Halitosis is something everyone deals with almost daily, and in most cases, it’s a temporary problem that goes away after brushing your teeth. Sometimes, however, it takes more than just brushing alone to get rid of bad breath no matter how much toothpaste you use. That creamy latte you had this morning and the garlicky meal you had at lunch might not be the culprits, but something else that has to do with your oral health. Here are some causes of bad breath that may surprise you.

Leaving Tooth Decay Untreated

Despite what many people believe, tooth decay doesn’t always result in pain, and it might very well be the reason why you have halitosis. Cavities tend to be accompanied by an odorous scent that no amount of brushing can keep at bay. Food can get lodged into those holes, triggering halitosis indirectly. Remember, dental cavities may only begin to hurt when they grow very large, affect the nerve or cause a tooth fracture, but don’t wait until then to visit a dentist serving Bath, NY for treatment. Read more from this article:

A Dentist Reveals Three Bad Habits that Could Lead to Periodontal Disease


The Centers for Disease Control and Prevention (CDC) considers gum disease as one of the biggest threats to the population’s dental health. According to their latest report, an alarming 47.2 percent of adults aged 30 years and older have periodontal disease. The study conducted by the CDC also found that 70.1 percent of adults over 65 have it as well.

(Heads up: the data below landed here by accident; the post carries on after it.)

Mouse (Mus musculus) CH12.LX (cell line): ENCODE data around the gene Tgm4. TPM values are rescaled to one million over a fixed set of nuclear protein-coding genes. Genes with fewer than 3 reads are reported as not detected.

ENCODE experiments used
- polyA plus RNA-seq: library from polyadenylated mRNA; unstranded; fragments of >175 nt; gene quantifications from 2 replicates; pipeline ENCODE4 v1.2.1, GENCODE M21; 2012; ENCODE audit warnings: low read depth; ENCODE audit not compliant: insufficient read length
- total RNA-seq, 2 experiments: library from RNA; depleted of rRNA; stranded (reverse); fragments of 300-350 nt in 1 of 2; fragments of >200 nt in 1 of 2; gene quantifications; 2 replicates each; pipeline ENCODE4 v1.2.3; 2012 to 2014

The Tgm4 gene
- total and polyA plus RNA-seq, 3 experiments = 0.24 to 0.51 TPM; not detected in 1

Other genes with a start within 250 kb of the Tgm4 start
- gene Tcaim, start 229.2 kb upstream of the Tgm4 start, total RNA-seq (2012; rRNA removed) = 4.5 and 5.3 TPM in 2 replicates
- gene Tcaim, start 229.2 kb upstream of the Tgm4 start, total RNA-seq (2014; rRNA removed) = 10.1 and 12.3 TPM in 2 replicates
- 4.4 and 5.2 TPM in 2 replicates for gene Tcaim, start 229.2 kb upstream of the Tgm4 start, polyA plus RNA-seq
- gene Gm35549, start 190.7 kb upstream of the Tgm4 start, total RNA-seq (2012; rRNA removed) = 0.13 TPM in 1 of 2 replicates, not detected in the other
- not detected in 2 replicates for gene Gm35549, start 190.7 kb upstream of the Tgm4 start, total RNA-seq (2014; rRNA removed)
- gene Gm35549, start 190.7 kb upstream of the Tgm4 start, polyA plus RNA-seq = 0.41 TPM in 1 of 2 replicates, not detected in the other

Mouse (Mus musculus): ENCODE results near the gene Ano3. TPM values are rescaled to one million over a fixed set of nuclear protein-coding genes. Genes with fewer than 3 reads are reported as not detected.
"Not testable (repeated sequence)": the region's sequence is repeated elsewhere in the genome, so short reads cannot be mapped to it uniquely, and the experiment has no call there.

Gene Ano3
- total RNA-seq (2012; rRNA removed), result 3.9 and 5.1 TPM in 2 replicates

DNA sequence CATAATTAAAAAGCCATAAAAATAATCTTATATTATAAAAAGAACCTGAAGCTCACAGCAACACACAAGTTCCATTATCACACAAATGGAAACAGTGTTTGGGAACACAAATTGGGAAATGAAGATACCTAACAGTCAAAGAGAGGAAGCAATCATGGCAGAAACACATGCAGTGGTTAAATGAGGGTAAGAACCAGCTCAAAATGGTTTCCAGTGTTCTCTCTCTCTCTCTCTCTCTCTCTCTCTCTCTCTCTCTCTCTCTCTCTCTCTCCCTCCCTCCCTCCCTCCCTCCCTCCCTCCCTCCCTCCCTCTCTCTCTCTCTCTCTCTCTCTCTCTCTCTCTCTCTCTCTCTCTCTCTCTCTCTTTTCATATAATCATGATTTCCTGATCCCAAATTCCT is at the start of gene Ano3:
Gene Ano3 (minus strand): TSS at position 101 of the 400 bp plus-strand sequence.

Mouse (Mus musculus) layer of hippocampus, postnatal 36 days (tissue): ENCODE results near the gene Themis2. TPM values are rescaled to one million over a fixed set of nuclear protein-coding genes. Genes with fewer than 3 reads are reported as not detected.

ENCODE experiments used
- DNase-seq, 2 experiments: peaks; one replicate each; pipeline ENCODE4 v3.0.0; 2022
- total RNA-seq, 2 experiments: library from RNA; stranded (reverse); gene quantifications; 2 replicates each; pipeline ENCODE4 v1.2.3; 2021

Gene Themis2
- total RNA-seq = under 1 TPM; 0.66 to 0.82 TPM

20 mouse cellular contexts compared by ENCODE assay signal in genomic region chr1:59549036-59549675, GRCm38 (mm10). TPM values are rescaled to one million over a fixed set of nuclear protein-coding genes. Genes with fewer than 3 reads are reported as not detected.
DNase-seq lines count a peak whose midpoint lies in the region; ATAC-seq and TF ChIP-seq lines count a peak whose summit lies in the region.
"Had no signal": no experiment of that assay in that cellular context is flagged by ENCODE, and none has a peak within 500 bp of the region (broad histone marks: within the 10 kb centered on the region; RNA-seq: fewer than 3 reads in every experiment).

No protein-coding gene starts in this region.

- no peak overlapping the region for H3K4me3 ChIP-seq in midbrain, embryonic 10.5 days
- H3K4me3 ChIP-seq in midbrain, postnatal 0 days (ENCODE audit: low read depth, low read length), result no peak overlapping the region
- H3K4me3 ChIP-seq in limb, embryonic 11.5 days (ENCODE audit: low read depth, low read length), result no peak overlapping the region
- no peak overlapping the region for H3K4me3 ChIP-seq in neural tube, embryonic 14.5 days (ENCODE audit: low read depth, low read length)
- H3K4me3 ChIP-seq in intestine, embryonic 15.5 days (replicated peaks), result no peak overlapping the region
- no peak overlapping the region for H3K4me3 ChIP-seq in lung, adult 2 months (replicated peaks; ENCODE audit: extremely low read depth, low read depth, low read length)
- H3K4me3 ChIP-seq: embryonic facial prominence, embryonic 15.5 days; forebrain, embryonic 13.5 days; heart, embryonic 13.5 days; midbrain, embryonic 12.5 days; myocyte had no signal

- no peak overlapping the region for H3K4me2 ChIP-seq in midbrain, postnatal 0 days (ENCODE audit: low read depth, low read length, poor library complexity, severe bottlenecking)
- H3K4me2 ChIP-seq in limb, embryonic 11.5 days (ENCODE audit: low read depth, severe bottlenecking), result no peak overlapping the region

Bacteria infecting the tissue surrounding the tooth is the leading cause of periodontal disease. While you may be keeping up with your oral hygiene at home, there are other ways you may be unknowingly increasing your risk of developing it. Take note of these five bad habits that could cause or aggravate gum disease.


Along with several lung diseases and respiratory illnesses, you can add periodontal disease to the numerous consequences of smoking. People who have been smoking for a long time or smoke a lot on a daily basis are more susceptible to periodontal disease. In fact, tobacco use is one reason why periodontal disease is so hard to treat in some patients. Smokers tend to collect more tartar on their teeth, lose bone faster as the disease progresses, and develop deeper periodontal pockets. So, not only is quitting smoking good for your health, but it is also a crucial step in avoiding gum disease. Read more from this article:

A Dentist Warns Patients About the Dangers of Untreated Sleep Apnea

Sleep Apnea Can Increase Your Risk of Developing Other Conditions

As it turns out sleep apnea is more detrimental to health than one would expect. Beyond losing some precious hours of shuteye and waking up tired, this condition may also increase your risk for developing other long-term and short-term health problems especially when left untreated. Sleep apnea is also known to make some pre-existing illnesses worse.